[Proj] Experiment to speed up proj.4 by 2 or more

Even Rouault even.rouault at spatialys.com
Tue Jun 23 10:29:49 EST 2015


I've done an experiment to use Intel SIMD intrinsics 
(https://en.wikipedia.org/wiki/SIMD), and I think they could be beneficial for 
proj, when called to transform several coordinates at a time.

I've used the SSE2 instruction set (128 bit registers, so 2 doubles at a 
time), and I managed to speed up the inverse Transverse Mercator ellipsoidal 
transformation (ie. from projected to geodetic) by a factor of ~ 2 (excluding 
potential datum transformations)

One key for performance was to find an efficient way of computing the usual 
transcendental functions (ie. sin, cos, tan and their inverse, exp, ln, 
etc...) with SIMD registers, since they are not included in the instruction 
set. Otherwise you have to collect each component of the SIMD register, 
evaluate it with the x87 coprocessor, and reassemble the SIMD register from 
the computed components, which kills all the other performance gains. The 
SLEEF library (http://freecode.com/projects/sleef) has such routines, is in 
the public domain and works rather well (with gcc/clang, although it has some 
rough edges when trying with MSVC, but nothing that cannot be overcome)

I've encapsulated the use of SSE2 intrinsics in a C++ class with overloading 
of arithmetics operators, so the resulting code looks pretty much similar to 
the original C code, which is great for readability (although the original C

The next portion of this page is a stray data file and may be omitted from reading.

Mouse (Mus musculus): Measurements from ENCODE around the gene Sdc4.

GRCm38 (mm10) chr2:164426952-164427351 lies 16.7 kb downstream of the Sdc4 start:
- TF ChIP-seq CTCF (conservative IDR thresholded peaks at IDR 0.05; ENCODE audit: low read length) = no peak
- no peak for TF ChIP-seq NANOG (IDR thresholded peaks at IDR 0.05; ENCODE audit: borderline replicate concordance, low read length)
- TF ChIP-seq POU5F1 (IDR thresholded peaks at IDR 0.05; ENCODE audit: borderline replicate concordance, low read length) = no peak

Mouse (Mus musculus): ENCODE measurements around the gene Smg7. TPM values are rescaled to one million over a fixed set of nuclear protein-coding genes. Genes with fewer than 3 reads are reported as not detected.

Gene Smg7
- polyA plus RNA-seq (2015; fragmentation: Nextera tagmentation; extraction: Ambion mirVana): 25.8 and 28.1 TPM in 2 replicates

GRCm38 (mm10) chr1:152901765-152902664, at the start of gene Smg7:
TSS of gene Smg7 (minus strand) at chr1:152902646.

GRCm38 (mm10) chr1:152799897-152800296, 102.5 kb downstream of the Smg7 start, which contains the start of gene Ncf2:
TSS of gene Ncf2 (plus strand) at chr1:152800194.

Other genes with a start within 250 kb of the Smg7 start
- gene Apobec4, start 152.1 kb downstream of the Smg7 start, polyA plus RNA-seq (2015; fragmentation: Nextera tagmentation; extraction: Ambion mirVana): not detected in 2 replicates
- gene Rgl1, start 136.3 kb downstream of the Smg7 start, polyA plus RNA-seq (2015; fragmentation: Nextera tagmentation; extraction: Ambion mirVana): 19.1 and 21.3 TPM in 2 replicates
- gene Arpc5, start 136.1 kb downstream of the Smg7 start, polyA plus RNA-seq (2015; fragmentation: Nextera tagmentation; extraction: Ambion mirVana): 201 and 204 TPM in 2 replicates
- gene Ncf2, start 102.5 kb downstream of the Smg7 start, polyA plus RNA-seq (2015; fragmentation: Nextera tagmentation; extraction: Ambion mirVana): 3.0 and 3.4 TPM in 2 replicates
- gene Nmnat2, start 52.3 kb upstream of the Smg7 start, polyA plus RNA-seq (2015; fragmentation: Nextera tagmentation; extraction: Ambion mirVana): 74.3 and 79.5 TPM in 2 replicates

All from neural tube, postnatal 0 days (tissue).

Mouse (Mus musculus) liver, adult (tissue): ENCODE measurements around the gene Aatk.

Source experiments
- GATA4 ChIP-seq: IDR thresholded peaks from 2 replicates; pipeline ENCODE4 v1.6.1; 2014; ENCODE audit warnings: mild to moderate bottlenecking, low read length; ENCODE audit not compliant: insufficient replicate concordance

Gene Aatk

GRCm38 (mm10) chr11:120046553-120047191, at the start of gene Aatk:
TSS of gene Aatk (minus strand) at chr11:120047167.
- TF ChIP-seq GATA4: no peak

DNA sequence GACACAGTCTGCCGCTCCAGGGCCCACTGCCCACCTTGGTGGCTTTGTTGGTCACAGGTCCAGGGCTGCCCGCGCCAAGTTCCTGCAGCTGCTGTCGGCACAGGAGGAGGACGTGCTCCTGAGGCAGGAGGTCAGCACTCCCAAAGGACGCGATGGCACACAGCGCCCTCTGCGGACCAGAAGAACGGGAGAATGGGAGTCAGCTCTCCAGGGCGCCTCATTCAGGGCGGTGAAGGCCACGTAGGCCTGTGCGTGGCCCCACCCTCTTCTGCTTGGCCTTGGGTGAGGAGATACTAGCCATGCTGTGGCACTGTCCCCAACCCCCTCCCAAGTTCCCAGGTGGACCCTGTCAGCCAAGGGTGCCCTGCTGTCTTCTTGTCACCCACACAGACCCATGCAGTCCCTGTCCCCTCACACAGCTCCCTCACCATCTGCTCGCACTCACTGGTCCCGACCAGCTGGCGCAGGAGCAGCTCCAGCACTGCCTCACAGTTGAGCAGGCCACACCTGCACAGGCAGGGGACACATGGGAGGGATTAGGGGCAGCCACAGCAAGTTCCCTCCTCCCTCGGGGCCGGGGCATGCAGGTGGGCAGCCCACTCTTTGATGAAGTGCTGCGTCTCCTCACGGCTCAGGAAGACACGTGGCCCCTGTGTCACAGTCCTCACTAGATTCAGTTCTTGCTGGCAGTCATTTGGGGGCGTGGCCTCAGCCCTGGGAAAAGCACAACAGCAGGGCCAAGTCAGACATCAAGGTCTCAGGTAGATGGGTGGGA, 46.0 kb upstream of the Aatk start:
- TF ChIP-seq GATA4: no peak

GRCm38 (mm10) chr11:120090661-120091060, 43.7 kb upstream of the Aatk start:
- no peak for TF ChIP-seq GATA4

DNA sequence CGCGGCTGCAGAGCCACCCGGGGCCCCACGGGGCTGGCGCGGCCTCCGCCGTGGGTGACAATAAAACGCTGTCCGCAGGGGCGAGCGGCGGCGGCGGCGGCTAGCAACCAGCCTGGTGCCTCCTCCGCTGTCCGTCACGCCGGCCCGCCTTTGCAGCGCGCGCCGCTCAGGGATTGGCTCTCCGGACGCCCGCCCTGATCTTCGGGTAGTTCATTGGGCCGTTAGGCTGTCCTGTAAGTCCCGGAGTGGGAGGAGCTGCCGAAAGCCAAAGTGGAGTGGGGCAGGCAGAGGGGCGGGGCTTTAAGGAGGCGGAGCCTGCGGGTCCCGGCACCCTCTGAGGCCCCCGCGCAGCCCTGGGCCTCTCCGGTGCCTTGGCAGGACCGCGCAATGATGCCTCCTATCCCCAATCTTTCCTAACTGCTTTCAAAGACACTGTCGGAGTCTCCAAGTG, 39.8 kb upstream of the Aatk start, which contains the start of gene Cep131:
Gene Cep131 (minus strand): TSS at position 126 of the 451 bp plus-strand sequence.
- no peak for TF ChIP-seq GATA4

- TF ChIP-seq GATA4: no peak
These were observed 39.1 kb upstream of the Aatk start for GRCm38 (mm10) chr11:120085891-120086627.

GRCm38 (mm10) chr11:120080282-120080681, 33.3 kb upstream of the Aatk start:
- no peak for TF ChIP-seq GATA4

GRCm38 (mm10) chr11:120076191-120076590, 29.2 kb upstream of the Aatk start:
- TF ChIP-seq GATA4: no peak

code isn't always very readable ;-)), and confidence that it doesn't introduce 
errors. Conditionnal branches are not so great for SIMD performance, but there 
are tricks to rewrite some of them with a ternary-like operator.

SLEEF also supports the AVX & AVX2+FMA instruction sets (256 bit registers), 
which could also lead to a further ~ x2 gain over SSE2.

So I was wondering if there was :

1) interest of the project in pursuing into that approach (which involves  
introducing C++ in the code base, as an implementation detail, the interface 
being unchanged). We could imagine to have the same source files compiled 
several times with different register sizes, with runtime selection of the 
appropriate variant (note: SSE2 is guaranteed to be available on all x86_64 
compatible processors. AVX/AVX2 is for more recent CPUs).

2) ... and sponsors interested in making that happen.

Finally, the proof of concept: 
* regular code (runs in ~30s on Core i5 750 @ 2.67GHz  ): 
* SSE2 code (~14s):

Best regards,


Spatialys - Geospatial professional services

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